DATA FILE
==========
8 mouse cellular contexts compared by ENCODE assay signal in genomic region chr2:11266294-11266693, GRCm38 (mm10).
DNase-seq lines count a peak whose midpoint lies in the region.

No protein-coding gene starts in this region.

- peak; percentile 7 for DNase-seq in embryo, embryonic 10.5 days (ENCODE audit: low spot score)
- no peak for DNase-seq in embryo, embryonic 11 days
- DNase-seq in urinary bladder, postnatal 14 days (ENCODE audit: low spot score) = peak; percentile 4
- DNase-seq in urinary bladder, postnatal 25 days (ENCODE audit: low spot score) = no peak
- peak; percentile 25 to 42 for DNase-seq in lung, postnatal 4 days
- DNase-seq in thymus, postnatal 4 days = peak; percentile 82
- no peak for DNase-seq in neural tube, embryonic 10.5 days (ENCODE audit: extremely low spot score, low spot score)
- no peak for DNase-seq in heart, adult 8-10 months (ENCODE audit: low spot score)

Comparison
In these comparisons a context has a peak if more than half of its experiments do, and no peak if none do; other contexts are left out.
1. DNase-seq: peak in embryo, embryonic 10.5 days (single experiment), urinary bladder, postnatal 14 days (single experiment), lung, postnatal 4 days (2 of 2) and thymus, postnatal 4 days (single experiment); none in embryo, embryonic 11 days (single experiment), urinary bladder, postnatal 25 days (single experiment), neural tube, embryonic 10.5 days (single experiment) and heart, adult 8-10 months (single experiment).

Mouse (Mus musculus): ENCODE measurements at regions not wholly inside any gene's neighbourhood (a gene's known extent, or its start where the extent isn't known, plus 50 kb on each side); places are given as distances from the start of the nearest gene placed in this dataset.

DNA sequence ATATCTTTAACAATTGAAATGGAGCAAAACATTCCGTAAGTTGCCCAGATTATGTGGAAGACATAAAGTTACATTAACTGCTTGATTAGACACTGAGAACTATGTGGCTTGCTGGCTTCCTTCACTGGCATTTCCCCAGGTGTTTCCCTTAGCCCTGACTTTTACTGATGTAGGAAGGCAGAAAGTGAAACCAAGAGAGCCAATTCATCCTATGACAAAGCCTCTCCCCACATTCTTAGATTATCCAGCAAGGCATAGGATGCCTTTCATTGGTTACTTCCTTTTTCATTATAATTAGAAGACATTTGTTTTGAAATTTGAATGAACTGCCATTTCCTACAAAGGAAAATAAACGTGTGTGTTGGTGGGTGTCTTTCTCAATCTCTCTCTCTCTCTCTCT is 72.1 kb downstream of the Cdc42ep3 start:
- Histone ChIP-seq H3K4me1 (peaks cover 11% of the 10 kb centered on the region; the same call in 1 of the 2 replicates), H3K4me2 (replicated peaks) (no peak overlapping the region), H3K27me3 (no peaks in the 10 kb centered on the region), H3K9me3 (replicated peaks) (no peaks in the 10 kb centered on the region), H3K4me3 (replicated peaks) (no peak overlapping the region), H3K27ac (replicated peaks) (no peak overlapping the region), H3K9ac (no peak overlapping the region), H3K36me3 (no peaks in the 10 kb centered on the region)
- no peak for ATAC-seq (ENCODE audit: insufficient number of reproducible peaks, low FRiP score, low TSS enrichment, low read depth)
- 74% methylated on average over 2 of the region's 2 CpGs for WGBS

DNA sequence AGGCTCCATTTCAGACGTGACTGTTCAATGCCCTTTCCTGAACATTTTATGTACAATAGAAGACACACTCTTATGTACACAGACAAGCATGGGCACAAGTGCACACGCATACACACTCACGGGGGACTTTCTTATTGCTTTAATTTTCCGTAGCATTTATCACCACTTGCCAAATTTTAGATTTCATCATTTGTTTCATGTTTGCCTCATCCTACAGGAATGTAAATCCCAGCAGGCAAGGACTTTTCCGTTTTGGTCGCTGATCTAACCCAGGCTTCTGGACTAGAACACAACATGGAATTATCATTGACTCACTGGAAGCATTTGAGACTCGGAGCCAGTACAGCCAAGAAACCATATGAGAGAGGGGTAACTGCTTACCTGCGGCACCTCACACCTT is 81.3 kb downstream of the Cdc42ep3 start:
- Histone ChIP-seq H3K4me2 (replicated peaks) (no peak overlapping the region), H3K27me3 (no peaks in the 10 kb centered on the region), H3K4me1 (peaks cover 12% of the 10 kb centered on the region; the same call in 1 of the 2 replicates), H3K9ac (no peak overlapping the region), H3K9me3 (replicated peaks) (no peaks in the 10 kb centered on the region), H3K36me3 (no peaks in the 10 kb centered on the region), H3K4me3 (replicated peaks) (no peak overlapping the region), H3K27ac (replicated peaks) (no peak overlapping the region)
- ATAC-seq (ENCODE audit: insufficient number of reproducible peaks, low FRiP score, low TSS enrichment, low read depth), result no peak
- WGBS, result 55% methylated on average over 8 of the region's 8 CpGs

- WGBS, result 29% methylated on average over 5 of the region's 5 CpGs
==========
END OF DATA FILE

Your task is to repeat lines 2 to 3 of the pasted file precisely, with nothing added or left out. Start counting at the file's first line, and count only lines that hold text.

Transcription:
DNase-seq lines count a peak whose midpoint lies in the region.

No protein-coding gene starts in this region.